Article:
SBA Loan Programs: Stable Stanchions of the Funding Puzzle

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September 30, 2016
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This blog article is part of NH SBDC's "reprint" series drawn from the Finance Guide, published in the October 2016 issue of Business NH Magazine.

The U.S. Small Business Administration (SBA) provides several pieces of the funding puzzle, placed somewhere between conventional commercial financing and alternative lenders.  While the SBA is not a direct lender (other than the disaster loan program), we support a variety of lending partners who work in this space.

SBA Loan Programs

  • SBA 7(a) loans  The 7(a) Loan Program, SBA’s most common loan program, is an enhanced version of a traditional commercial loan.  These loans are provided by your standard lenders – banks, credit unions and authorized non-bank lenders.  The SBA’s role is to provide a guaranty to the lender to shore up a particular weakness – this allows the lender to say ‘Yes’ more often.  The guaranty percentage to the lender varies according to the size of the loan and which loan product being used – there are products for a variety of purposes including term loans, lines of credit, export financing and contract financing.  The maximum 7(a) loan is $5,000,000; and the average in New Hampshire is generally around $150,000.
  • SBA 504 loans  This is a partnership loan product designed for fixed asset acquisition – real estate and long-term equipment.  The cost of the project is shared by three partners:  An SBA Certified Development Company (CDC); a private sector lender (often the same lenders that participate in the 7a program); and the applicant business.  The CDC portion of the product generally cannot exceed $5,000,000, with a minimum of $25,000.
  • SBA Community Advantage Loans  This is a pilot loan program designed to meet the credit, management, and technical assistance needs of small businesses in underserved markets. Community Advantage provides mission-based lenders access to 7(a) loan guaranties as high as 85% for loans up to $250,000.
  • SBA Microloans  The Microloan program provides loans up to $50,000 to help small businesses and certain not-for-profit childcare centers start up and expand. The average microloan is about $13,000.  The SBA provides funds to specially designated intermediary lenders, which are nonprofit community-based organizations with experience in lending as well as management and technical assistance. Two designated nonprofit community-based organizations in New Hampshire, Northern Community Investment Corporation (NCIC) and Accion East, can access SBA funds to provide loans to micro-borrowers.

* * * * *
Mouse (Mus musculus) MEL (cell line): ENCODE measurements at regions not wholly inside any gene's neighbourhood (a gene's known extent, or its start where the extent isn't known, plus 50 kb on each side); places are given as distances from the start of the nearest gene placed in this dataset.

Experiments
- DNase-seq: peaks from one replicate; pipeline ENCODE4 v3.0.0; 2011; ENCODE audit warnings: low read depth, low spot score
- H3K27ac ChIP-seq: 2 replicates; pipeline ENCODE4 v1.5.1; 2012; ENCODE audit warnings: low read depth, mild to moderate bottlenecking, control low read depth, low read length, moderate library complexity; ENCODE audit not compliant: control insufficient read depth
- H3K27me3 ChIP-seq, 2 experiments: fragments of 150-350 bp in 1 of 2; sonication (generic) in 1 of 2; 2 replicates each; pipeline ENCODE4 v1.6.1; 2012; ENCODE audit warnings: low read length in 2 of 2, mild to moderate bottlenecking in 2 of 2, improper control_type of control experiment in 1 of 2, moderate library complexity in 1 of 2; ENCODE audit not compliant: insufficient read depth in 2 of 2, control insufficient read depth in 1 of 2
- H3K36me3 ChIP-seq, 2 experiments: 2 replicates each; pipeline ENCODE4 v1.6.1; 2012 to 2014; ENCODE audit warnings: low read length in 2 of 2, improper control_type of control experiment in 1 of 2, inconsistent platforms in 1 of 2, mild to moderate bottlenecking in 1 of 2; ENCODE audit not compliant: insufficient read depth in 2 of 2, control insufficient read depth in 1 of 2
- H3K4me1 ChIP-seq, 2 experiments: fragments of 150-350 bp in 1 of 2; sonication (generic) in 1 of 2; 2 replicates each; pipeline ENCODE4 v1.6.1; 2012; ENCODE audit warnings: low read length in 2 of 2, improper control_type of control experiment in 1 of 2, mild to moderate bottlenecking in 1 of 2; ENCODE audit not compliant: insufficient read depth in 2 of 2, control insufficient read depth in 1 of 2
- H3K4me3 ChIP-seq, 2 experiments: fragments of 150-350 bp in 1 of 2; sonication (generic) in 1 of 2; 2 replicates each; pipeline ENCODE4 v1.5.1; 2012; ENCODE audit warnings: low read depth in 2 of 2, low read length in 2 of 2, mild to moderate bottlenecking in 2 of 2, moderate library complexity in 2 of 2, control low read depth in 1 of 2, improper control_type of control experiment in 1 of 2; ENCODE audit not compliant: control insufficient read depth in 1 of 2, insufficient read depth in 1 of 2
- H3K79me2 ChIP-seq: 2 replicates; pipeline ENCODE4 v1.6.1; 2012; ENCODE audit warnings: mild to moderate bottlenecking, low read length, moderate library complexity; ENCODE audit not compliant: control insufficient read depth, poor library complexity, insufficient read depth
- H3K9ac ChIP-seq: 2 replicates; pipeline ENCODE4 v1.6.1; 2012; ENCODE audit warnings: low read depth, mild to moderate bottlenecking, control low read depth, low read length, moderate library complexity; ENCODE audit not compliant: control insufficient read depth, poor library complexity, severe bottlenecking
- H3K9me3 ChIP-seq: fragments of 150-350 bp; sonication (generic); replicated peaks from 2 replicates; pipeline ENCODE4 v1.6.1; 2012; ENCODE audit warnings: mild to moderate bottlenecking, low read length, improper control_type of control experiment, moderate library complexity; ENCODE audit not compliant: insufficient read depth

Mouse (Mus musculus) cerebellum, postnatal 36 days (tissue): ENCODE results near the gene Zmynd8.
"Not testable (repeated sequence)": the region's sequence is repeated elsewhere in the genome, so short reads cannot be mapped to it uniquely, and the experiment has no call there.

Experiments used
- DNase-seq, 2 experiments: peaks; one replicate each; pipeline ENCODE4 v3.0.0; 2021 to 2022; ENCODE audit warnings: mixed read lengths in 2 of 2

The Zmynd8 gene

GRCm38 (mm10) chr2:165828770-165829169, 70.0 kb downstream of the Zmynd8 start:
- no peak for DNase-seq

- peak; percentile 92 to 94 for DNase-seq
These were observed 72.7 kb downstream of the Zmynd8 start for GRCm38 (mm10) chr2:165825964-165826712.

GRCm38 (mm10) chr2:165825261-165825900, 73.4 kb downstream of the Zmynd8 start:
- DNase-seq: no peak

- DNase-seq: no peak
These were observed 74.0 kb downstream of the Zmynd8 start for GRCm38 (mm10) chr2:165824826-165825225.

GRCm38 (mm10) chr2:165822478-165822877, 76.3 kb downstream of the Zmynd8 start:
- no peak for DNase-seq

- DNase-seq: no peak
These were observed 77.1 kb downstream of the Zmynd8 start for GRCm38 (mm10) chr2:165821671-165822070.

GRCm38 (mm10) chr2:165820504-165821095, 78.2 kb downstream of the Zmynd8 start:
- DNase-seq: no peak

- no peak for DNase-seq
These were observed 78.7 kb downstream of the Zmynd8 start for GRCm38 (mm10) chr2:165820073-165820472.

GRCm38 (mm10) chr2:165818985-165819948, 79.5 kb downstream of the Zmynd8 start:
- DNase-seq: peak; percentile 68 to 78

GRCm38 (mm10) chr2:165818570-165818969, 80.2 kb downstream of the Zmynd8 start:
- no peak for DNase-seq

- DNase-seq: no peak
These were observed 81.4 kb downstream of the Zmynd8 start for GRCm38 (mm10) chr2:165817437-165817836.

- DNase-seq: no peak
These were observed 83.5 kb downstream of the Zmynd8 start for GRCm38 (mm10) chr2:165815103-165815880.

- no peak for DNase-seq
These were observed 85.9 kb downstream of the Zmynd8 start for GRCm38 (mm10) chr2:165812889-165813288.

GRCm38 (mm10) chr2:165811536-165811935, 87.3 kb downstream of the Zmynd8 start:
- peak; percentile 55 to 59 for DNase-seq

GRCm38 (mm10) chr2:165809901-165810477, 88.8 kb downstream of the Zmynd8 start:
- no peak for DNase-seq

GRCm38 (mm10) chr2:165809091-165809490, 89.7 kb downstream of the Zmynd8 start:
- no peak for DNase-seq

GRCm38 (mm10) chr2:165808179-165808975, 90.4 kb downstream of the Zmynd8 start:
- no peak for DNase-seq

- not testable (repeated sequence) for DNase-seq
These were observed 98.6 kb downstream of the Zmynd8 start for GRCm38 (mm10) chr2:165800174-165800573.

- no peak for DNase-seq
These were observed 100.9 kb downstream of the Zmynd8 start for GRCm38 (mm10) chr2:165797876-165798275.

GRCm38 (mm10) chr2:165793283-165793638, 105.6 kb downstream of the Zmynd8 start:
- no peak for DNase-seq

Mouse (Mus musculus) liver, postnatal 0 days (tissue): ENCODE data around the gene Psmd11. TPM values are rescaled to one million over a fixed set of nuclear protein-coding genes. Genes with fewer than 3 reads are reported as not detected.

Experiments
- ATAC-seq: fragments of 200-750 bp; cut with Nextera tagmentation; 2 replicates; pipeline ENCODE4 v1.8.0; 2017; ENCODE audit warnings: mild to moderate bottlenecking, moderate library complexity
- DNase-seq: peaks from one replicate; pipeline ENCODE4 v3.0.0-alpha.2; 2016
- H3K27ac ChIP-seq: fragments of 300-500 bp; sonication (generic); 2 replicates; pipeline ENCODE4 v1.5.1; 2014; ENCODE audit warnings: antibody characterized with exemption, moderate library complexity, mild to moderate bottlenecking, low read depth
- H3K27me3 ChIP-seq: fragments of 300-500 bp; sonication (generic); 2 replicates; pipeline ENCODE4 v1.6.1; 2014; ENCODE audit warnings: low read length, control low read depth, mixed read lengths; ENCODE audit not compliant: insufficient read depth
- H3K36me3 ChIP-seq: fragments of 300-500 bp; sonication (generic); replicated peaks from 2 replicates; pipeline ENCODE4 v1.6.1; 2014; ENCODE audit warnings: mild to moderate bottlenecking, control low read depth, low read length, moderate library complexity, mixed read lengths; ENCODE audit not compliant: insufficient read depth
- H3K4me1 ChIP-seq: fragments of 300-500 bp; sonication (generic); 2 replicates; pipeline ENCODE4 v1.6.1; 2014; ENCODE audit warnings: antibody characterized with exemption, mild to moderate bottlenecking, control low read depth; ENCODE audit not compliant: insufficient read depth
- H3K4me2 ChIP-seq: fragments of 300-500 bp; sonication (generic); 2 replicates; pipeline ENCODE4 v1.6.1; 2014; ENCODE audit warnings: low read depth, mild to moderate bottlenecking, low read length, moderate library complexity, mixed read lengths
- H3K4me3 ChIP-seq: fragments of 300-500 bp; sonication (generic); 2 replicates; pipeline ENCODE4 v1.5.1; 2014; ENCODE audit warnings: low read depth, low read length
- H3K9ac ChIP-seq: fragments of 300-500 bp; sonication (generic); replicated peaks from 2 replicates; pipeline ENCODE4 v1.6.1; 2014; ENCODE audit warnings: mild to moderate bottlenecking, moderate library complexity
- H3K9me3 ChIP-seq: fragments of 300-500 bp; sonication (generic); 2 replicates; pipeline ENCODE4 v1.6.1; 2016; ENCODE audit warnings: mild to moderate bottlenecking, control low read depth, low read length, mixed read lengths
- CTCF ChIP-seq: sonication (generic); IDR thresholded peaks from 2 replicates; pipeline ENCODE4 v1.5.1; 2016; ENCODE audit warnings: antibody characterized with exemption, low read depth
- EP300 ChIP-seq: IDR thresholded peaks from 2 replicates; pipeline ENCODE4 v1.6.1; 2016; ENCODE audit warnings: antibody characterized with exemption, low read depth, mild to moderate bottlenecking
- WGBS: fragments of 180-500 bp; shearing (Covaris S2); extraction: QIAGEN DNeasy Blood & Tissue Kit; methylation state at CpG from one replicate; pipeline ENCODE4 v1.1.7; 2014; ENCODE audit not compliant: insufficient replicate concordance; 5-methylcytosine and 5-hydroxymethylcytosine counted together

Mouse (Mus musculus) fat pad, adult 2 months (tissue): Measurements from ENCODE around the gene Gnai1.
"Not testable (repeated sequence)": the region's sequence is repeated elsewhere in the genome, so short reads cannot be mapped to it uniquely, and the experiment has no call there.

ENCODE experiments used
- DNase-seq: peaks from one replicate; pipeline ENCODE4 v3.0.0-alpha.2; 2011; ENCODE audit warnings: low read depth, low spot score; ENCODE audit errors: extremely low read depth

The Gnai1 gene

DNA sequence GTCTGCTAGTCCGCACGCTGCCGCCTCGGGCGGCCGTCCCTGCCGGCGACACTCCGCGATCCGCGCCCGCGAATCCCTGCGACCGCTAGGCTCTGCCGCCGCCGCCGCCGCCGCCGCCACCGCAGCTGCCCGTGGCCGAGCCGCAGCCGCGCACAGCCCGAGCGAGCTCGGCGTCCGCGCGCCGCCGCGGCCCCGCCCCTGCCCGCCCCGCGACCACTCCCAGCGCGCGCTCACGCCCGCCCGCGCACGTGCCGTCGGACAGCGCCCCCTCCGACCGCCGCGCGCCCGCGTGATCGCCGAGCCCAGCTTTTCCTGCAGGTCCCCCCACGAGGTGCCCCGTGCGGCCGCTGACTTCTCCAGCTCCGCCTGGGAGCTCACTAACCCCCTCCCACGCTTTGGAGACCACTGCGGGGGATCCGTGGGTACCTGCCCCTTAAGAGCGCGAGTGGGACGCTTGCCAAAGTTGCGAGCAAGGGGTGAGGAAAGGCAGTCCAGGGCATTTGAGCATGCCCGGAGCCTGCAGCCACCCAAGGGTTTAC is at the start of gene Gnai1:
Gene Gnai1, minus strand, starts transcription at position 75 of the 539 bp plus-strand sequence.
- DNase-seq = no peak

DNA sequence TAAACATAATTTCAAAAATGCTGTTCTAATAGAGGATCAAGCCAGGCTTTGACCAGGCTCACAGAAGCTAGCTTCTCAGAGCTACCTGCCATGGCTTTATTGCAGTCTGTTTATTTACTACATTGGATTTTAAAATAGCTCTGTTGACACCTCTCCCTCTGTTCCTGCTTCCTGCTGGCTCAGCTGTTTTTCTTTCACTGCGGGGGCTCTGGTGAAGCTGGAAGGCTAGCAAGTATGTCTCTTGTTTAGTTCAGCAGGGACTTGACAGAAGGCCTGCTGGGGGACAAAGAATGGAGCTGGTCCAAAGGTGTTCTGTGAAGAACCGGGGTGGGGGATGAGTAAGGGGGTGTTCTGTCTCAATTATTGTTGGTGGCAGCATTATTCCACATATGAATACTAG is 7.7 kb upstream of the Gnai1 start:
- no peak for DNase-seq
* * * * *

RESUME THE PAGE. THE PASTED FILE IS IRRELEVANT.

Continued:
Not all businesses are SBA loan eligible, although most are.  The business must be:  for-profit; small by SBA size standards (generally more than 95% of businesses are small); engaged in legal business activities; and using the loan for necessary and customary business purposes.  SBA lending partners are well versed in eligibility, and businesses can contact the SBA directly at any time for further clarity. 

SBA also has a piece of other funding options, although they are less active.  We encourage you to contact the local SBA office if you wish to learn about SBIR (Small Business Innovation Research); SBICs (Small Business Investment Companies); or Surety Bonding, a guaranty product similar to the 7(a) guaranty that enables firms to obtain first-time bonding or larger bonding for larger contracts.

You can find SBA at www.sba.gov and www.sba.gov/nh.  You can also find participating lender lists and other useful information there.

Article contributed by Greta Johansson, NH District Director, U.S. Small Business Administration

 

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